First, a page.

Rugby union is a simple game made to look complicated by most that play it. Then there is Dan Carter, a man with that rare ability to make the complicated look simple.
It has been a few days during which two bona fide sporting greats bestrode the Scottish stage. On Wednesday, Barcelona's Lionel Messi was rendered human by Celtic at Parkhead. At Murrayfield on Sunday, and despite a similarly ferocious Scottish spirit, Carter looked like he was from another planet.
"If you give a guy like that time and space he'll pull the strings and take you apart," said Scotland head coach Andy Robinson. "He's a fantastic player.
"He has the quality of getting into a rhythm as if he's going to pass the ball and then he sucks you in. Pass, pass, pass, they're away. When he does break the line, the team normally scores, that's the quality of the man."
Of course, few things Carter does on a rugby pitch are simple in practice: pulling the strings for those around him so close to the gain line is a high-wire act that can go horribly wrong, as when his inside pass was intercepted by Matt Scott in the first half for Tim Visser and Scotland's opening try.
But you can only begin to add frills and flourishes when the basics are in place, basics such as pace, directness and a technical proficiency that has been honed for thousands of hours on training grounds across the globe.
Conversely, what appear to be frills and flourishes actually become the norm when the fundamentals have been mastered. Witness Cory Jane's try, the All Blacks wing diving over in the corner after the ball travelled down the line like a pebble skimming across the top of a lake. In contrast, too often northern hemisphere sides look like they're playing pass the parcel with a boulder.
And witness also Andrew Hore's first-half touchdown, the result of a resolute commitment to keeping the ball alive, the old-fashioned take and give.
Before the match, a Scottish newspaper accused Carter of arrogance for not knowing who was in the Scotland XV. "We want to focus on our performance, so we can walk off the pitch after 80 minutes and be really happy," said Carter. "Look at it like that and it takes the opposition out of the equation."
Not so much arrogance as perfect sense. Throughout their current 18-Test unbeaten run, Steve Hansen's All Blacks have concentrated on being fitter, faster, stronger, more practised and more focused than all the rest. So that when the opposition switch off, as Scotland did at the end of the first half, they are able to capitalise. Not by forcing things but by continuing to do the basics right.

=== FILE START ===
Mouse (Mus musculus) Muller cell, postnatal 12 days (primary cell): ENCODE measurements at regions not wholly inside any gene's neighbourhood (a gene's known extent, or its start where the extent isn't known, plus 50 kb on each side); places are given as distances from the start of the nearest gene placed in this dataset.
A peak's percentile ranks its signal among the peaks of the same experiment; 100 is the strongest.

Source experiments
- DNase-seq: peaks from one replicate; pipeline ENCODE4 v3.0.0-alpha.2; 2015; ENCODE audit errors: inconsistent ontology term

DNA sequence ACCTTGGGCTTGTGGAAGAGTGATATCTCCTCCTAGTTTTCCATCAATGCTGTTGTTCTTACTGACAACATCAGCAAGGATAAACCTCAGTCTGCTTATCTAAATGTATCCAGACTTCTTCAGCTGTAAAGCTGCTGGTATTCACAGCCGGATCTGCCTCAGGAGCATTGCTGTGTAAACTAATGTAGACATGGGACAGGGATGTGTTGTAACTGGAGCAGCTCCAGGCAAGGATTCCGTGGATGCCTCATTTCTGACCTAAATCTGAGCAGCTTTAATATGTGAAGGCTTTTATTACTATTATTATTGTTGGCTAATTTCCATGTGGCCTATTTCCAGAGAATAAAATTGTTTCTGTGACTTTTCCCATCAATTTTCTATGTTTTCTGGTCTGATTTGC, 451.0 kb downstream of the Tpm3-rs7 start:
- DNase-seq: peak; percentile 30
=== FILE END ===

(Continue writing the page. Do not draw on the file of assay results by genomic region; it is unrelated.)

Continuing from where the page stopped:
Scotland's defence was poor at times but with Carter directing traffic and the play being sent in so many different directions, it was almost to be expected.
"When he takes the ball to the line he creates opportunities for others because he becomes a big threat," said Carter's skipper Richie McCaw.
"He seems to know when to have a crack - before one scrum he said he was going to have a go because he'd seen the space. He's got a pretty good knack of realising when it's on and I thought he had a hell of a good game."
Carter unpicked the Scottish defence twice with extravagant dummies before putting Israel Dagg in for New Zealand's opener, seamlessly switched play from right to left for the first of Julian Savea's two tries and produced an absolute lollipop of a cross-kick for Savea to score his second. Oh, and I almost forgot to mention, he also made nine out of 10 of his goal-kicks.
So while Robinson looked to be seething at the post-match news conference, he will know that to be shredded by this All Blacks outfit does not necessarily make you a poor team. They matched the visitors for intensity, if not skill, at times and will fancy their chances against a limited South Africa next Saturday.
The Springboks will present a completely different set of challenges to the All Blacks and will be infinitely less dimensional: the difference between taking on a martial artist with seven different black belts and a 22-stone wrestler.
Most importantly, the Springboks will not have Dan Carter in their side. As Hansen put it: "Unfortunately for Scotland, he did some wonderful things."